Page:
Name: Teri Suzanne
Occupation: Bilingual art/edutainment/fine motor educator, cut paper artist
1. When you think of Japan you think of … Mount Fuji, ofuro (baths), safety, the smell of tatami, shoji, shinkansen, hanabi (fireworks), exceptional food, washi (paper), wind chimes, cicadas, rice fields.
2. What’s your favorite Japanese word or phrase? “Otsukaresama” (“Thank you for your hard work”). Whatever time you finish work, it’s a warm and considerate phrase to say to co-workers and staff.
3. What’s your favorite phrase in any language? A phrase from “The Little Prince” by Antoine de Saint-Exupery: “It is only with the heart that one can see rightly; what is essential is invisible to the eye.” Discrimination and stereotypes blind our vision; our hearts, if we listen and feel, have the ability to “see” what really matters.
4. Any likes/dislikes? I like Japan, long walks on beaches, creating, watching kids create and scissors. I dislike raw tomatoes, snakes, discrimination and child abuse.
5. You once worked in TV, voice, stage and commercials in Japan. Is there anything from those times some of our readers might remember? Hopefully, they remember the Bilingual Family Theater and Family Disco productions I created and produced at the National Children’s Castle’s Aoyama Round Theater for 15 years.
6. You are well respected as an educator and consultant in Japan. What was your proudest moment in either of these roles? I was once named creative consultant for Japan’s first children’s floor total renewal project at Nihonbashi Takashimaya Department Store. It was an imagination vs. architectural challenge.
7. You have developed a paper-cutting method that enhances a child’s motor coordination while also developing creative thinking and problem-solving skills. Why scissors? We think with our hands. A pair of scissors is the superhero of utensils, a “cut above fine motor genius” that helps kids to focus, create and hone bilateral coordination skills.
8. At what age did you first become fascinated with scissors? I was 3. I loved sitting on the floor, making things, cutting out castles, kings and queens.
9. What can young children primarily learn from using scissors? Creative osmosis: using scissors and their hands, kids can learn basic pre-K skills, even math, language and literacy. As kids cut, they focus, think, learn, remember and experience creative freedom.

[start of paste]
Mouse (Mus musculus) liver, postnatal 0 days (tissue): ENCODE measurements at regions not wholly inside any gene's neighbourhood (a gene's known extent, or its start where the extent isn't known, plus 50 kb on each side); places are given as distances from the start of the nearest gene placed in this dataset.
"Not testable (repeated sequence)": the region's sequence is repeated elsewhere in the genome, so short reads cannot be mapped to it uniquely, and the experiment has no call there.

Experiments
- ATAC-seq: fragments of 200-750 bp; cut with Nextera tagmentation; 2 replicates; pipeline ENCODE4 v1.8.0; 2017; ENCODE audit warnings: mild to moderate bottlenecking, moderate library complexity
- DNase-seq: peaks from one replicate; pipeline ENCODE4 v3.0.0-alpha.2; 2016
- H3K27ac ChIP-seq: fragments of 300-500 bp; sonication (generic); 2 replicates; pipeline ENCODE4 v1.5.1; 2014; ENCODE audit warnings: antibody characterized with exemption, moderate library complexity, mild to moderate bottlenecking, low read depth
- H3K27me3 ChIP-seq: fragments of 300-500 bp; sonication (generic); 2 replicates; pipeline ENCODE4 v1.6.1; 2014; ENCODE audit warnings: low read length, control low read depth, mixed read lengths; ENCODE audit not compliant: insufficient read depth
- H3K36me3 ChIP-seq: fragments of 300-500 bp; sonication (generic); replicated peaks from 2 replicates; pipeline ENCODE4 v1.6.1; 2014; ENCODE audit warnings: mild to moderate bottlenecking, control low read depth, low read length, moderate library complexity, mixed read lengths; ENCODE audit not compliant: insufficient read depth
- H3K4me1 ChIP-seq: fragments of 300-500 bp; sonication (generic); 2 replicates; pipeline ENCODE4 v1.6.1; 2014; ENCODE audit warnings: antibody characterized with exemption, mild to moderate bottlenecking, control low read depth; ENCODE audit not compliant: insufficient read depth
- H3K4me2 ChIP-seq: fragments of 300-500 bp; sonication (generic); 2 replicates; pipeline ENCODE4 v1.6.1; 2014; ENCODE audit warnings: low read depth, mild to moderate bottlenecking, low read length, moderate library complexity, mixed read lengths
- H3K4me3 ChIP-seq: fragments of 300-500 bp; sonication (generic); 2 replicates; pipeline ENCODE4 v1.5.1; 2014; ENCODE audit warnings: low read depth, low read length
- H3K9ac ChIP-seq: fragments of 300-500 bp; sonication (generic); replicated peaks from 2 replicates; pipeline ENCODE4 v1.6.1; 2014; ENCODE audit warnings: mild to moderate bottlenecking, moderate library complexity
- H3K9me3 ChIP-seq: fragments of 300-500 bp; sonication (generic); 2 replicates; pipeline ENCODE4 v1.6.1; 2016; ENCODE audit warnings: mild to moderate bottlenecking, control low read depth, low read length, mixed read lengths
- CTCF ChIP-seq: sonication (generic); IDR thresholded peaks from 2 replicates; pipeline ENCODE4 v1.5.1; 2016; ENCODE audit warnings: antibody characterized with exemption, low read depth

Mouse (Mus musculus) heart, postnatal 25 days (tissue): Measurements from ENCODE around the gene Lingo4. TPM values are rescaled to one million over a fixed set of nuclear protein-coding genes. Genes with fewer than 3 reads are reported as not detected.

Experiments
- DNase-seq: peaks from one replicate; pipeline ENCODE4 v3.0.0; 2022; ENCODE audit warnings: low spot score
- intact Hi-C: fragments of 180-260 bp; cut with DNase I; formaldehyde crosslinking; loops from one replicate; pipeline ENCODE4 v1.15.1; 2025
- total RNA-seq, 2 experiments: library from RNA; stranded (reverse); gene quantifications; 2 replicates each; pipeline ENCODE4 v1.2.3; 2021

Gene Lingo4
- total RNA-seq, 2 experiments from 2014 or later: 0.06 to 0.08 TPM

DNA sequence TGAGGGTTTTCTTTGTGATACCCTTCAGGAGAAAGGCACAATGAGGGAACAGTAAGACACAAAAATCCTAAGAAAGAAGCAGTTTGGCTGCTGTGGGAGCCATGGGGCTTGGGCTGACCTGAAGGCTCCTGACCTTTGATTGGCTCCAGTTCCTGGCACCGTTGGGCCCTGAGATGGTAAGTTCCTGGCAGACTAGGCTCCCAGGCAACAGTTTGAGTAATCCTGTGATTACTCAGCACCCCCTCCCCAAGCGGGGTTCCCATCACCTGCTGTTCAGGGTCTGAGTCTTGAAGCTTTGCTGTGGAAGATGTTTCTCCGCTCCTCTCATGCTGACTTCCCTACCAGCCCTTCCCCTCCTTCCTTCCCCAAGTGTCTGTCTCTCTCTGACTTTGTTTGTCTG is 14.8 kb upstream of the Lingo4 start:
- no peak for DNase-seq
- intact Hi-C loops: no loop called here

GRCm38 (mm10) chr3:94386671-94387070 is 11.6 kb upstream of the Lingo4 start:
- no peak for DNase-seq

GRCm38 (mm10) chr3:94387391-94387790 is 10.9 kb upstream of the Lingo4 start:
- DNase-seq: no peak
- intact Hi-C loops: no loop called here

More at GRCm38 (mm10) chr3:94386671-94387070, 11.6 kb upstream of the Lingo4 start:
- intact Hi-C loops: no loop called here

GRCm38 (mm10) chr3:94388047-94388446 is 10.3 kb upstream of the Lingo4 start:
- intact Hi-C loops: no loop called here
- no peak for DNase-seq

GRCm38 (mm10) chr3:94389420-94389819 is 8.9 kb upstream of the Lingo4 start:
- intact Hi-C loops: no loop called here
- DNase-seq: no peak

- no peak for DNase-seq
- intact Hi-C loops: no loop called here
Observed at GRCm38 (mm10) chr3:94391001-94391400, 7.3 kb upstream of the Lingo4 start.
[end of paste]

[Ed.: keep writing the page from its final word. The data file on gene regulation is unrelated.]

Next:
10. What is the most intricate thing you’ve ever seen created with a pair of scissors? Lifelike 3-D animal sculptures by Calvin Nicolls (Canada), exquisite psaligraphy by Karen Bit Vejle (Denmark), sensitive creations by Hina Aoyama (Japan).
9. What is the inspiration behind the name Terigami? Origami means to fold paper. Kirigami means to cut paper. Terigami, therefore, refers to a unique cut paper art/edutainment/fine motor system that uses no lines or templates, and combines tearing, folding, gluing and freehand scissor-cutting technology.
10. Does part of the Terigami course involve safety? Terigami’s scissor education includes scissor selection, proper holding, usage, cleaning, storage and right- and left-handedness.
12. What is your own favorite model/style of scissors? I love my 37-year-old, large, lightweight left/right scissors with worn down blades made by Meity.
13. Name three uses for a pair of scissors that don’t involve cutting paper. There are scissors for cutting quail eggs, bonsai and fabric. On a TV special, I held huge gold-plated ceremonial pair of scissors used to cut topknots of retiring sumo wrestlers. By the way, kids’ scissors are for paper — not clay, straws or string!
14. What’s the most exciting/outrageous thing you have ever done? Climb the Sydney Harbor Bridge — 134 meters above sea level — with my daughters.
15. What’s the strangest request you’ve ever been asked in your line of work? I hid in a chilly gondola that was elevated several stories high. As Mrs. Santa at Takamatsu’s Dream Illumination, amid musical fanfare, fireworks and smoke, I popped up and waved to 10,000 onlookers below. It was a giggly joyful adventure.
16. If you could have dinner with anyone from history, who would it be? Santa Claus. I want to ask his views on parenting, education and how we make the world a kinder place.
17. What song best describes your work ethic? Elvis Presley’s “I Believe,” which includes the lyrics, “I believe that somewhere in the darkest night, a candle glows.” Collectively, we must be the “glowing candle,” and believe, protect and preserve what we hold dear.
18. What do you want to be when you grow up? I want Kermit the Frog to invite me on to “Sesame Street.” I’d cut numbers for the Count, cookies for Cookie Monster, letters for Big Bird and a surprise for Elmo.
19. Do you have any words of advice for young people? Save and use money wisely. Show kindness in whatever you do. Integrity and trust are more valuable than gold. Respect differences. If we were all the same, life would be boring.
For more information on Teri Suzanne, visit www.terigami.com.